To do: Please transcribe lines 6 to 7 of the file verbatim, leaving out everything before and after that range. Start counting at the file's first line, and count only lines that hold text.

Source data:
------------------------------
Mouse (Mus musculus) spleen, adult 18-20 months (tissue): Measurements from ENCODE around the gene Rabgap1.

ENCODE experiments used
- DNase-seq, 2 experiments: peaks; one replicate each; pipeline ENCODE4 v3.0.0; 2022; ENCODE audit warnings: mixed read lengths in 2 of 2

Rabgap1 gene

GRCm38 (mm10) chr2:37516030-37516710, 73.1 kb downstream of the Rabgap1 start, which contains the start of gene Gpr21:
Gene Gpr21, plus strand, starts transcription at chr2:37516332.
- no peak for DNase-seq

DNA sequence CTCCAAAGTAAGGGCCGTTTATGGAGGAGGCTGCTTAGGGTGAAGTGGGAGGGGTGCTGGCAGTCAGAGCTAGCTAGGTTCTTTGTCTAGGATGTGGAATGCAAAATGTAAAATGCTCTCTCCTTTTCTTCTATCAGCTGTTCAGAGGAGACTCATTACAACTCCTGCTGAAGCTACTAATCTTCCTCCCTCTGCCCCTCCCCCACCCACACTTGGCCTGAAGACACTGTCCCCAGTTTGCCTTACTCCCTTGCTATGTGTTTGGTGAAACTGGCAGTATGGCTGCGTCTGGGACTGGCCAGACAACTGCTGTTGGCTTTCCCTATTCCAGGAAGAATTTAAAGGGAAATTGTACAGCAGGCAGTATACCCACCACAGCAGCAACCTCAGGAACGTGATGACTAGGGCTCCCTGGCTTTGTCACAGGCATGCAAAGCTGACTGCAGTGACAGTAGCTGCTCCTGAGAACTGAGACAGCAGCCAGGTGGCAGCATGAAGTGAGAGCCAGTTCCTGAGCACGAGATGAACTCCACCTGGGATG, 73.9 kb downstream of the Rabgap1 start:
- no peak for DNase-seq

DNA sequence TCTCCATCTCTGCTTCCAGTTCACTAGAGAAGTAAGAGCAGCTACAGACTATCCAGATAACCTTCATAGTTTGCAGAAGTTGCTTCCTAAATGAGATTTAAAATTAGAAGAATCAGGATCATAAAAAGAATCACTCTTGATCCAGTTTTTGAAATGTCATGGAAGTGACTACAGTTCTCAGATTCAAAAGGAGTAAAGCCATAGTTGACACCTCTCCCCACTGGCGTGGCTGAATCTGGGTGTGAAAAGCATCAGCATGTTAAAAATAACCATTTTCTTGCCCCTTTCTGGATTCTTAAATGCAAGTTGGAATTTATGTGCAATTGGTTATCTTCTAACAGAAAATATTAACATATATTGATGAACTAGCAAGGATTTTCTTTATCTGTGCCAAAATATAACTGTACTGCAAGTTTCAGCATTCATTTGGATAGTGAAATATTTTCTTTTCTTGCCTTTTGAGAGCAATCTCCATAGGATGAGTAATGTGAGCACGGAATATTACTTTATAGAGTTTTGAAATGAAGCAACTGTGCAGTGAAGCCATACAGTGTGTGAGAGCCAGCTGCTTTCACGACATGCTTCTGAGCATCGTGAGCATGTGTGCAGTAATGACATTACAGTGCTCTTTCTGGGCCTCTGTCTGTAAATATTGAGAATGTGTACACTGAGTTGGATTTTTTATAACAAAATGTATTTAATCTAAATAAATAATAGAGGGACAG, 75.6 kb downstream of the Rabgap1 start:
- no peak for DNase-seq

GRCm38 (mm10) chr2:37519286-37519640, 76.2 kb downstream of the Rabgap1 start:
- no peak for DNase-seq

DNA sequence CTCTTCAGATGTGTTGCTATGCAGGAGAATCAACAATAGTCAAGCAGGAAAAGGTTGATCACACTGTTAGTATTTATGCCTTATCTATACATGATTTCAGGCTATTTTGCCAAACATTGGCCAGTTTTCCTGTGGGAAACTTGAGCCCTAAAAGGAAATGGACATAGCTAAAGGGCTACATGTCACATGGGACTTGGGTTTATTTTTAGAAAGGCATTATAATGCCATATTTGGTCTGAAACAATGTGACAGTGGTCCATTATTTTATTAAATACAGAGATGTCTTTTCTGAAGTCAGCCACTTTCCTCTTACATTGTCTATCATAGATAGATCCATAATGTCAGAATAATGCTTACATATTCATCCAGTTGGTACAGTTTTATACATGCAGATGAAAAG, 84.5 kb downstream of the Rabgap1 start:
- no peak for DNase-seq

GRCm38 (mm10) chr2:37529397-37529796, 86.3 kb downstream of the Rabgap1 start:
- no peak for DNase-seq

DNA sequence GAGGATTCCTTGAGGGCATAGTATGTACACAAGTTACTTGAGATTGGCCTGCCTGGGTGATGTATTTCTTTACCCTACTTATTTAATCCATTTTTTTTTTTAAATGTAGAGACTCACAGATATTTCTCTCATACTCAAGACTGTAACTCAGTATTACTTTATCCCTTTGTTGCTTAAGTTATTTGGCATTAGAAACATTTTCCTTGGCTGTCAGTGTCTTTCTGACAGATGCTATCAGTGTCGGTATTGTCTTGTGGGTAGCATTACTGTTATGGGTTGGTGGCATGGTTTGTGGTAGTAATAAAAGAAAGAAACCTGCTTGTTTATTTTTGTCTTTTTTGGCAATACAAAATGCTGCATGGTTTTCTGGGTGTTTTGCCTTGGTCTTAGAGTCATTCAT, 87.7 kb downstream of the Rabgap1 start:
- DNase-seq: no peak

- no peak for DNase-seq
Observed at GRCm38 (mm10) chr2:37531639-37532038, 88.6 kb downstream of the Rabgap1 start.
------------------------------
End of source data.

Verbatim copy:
Gene Gpr21, plus strand, starts transcription at chr2:37516332.
- no peak for DNase-seq